Today’s Courier Herald Column, which would be headlined with “Let The Wild Rumpus Start” if the deadline had been an hour later.
Today’s primary in Indiana is as good a time as any to begin to focus on the often forgotten Georgia general election primaries. Though many Georgians believe we’ve already had our primary, the President is not the only person on the ballot this year. Primaries for Congress, the state legislature, and many county level offices will be held July 31st.
These primaries generally occur mid-summer to encourage anyone that wants to go door to door to unseat an incumbent to think about days which are 95 degrees with 95 percent humidity. They are held when many Georgians are on vacation and thus can’t be bothered with the act of choosing local leaders. In short, it appears that the preference is that few should choose the even fewer who will govern us all.
Incumbents looking to Georgia’s primaries are slightly more nervous than usual. While most challenges are in the “rumor” category at this point, TEA Party activists reply with wry smiles when asked about potential challengers. They then generally recommend we all pay close attention the week of May 23rd when official qualifying begins. That’s when we’ll know which incumbents will face the unusual but growing challenges from within their own party.
We’ll learn a bit about the national mood this evening when today’s votes are counted in Indiana. Specifically, we learn if a Senator representing the status quo who was first elected the same year as Jimmy Carter will be re-elected or if Indiana Republicans prefer a TEA Party backed State Treasurer Richard Mourdock. Lugar is behind in the latest polls and is widely expected to lose.
TEA Party activists got their first scalp in a primary last year, taking out Utah Senator Bob Bennett. Utah is again active with anti-incumbent fever as six term Senator Orrin Hatch facing a strong primary challenge from a 37 year old former State Senator named Dan Liljenquist.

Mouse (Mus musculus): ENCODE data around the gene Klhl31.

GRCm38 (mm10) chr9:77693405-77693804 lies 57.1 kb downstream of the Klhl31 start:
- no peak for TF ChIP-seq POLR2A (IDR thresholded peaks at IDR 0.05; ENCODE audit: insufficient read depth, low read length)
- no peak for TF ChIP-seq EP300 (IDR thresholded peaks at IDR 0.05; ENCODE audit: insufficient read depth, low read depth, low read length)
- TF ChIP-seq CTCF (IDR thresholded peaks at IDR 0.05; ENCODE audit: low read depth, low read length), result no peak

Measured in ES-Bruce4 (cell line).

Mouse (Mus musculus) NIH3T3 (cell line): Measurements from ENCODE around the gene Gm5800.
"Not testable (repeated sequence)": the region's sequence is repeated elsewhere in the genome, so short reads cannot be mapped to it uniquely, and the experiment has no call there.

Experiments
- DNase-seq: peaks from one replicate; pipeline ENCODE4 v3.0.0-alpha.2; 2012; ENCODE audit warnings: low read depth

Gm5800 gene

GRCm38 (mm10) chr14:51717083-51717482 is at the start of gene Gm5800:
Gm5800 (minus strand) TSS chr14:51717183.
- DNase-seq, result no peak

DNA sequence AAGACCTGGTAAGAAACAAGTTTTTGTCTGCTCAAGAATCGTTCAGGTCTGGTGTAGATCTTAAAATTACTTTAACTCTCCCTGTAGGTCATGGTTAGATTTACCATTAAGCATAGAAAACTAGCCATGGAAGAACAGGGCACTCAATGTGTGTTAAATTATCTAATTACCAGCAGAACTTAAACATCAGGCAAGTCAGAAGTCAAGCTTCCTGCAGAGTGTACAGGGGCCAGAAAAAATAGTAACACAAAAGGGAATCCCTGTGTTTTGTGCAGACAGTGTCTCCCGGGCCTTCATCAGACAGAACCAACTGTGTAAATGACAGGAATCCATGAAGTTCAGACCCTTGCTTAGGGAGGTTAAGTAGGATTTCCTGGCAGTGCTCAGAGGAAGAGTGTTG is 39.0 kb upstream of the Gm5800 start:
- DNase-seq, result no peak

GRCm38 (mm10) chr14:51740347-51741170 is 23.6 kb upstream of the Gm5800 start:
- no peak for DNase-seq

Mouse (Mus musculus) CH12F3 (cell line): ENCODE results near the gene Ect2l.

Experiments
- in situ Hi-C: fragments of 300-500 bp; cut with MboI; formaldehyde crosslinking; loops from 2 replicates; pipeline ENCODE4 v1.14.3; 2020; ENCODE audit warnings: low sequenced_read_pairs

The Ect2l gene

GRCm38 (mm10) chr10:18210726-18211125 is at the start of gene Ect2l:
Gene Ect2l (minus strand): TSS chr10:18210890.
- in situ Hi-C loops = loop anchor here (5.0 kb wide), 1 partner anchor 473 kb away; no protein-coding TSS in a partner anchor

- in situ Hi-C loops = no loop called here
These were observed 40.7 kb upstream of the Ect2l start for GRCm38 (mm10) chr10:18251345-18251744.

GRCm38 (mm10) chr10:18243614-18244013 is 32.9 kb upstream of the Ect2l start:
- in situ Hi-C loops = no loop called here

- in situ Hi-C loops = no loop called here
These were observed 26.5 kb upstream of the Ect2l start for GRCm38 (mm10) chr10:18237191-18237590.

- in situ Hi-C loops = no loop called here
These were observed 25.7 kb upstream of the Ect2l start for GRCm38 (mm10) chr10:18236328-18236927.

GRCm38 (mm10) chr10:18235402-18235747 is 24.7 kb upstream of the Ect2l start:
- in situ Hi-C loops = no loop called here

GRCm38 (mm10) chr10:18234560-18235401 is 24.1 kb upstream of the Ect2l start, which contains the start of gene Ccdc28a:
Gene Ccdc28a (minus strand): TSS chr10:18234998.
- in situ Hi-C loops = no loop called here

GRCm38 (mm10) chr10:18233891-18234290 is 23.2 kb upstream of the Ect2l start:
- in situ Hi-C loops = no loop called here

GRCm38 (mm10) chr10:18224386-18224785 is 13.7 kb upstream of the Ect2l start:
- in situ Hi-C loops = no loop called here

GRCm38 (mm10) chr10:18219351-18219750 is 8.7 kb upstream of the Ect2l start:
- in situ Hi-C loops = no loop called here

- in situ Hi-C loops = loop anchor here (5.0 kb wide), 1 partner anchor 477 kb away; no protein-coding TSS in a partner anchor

Now the TEA Party with its deep roots in Georgia is looking at some Georgia races. Their coy responses to which are beginning to heighten sensitivity with a good number of incumbents.
While there are some announced Republican challengers at the Congressional level, the TEA Party’s Georgia focus on primaries appears to be at the level of the state legislature. TEA Party leaders are openly miffed at the stonewalling they experienced as they tried to include ethics reform as part of the 2012 Agenda. Killing all attempts to move a bill was bad enough, but the last hour attempt to seal some ethics violations from public record was salt in an open wound.
Strategically, the TEA Party realizes that those who benefit from Georgia’s broken ethics system are also the hardest to beat. They have the largest campaign accounts and control the tools that can be used to punish unsuccessful challengers. As such, they will look for races that are competitive to ensure they can take a scalp or two. Expect the Georgia Senate to be ground zero.
The Senate is unique in that it already has an unsettled
intra-party rivalry underway. While a truce was observed between Lt. Governor Casey Cagle and the majority of the Republican caucus who stripped him of his power during the 2012 session, it was made clear by both sides that the issue needed to be settled in this year’s elections. As such certain primary challenges are already baked in to the equation.
Central to the question of the Lt. Governor’s power is the Committee on Assignments. This is the body created by the Republicans in the Senate to appoint Committee Chairmen instead of allowing the Lt. Governor to do so.
One of the first acts of the newly created committee was to appoint a Senate Banking Chair who is being sued by the FDIC for negligence and breach of fiduciary duty in his role of director for a failed bank. A continuing act of omission is leaving a Rules Chairman in place who flauts Senate rules to the point of claiming expense reimbursements for travel he did not make – a violation of Georgia law.
There is enough entropy within the Senate Republican caucus that genuine primary challenges are probable, with taking out some entrenched incumbents quite possible.
Primary fights are the world series of political inside baseball, and it looks like Georgia is going to have a good game this year. Party politics is usually considered a team sport, up until the day a primary challenge is determined to be legitimate. Then, it quickly becomes every man for himself.
Added to the equation is that Lieutenant Governor Cagle isn’t on the ballot for two more years. Thus, he can sit back and watch the fireworks if he so chooses, or he can get involved without immediate repercussions if that is his preference. Either way, he’ll have a lot of free time on his hands to use or not use as he chooses.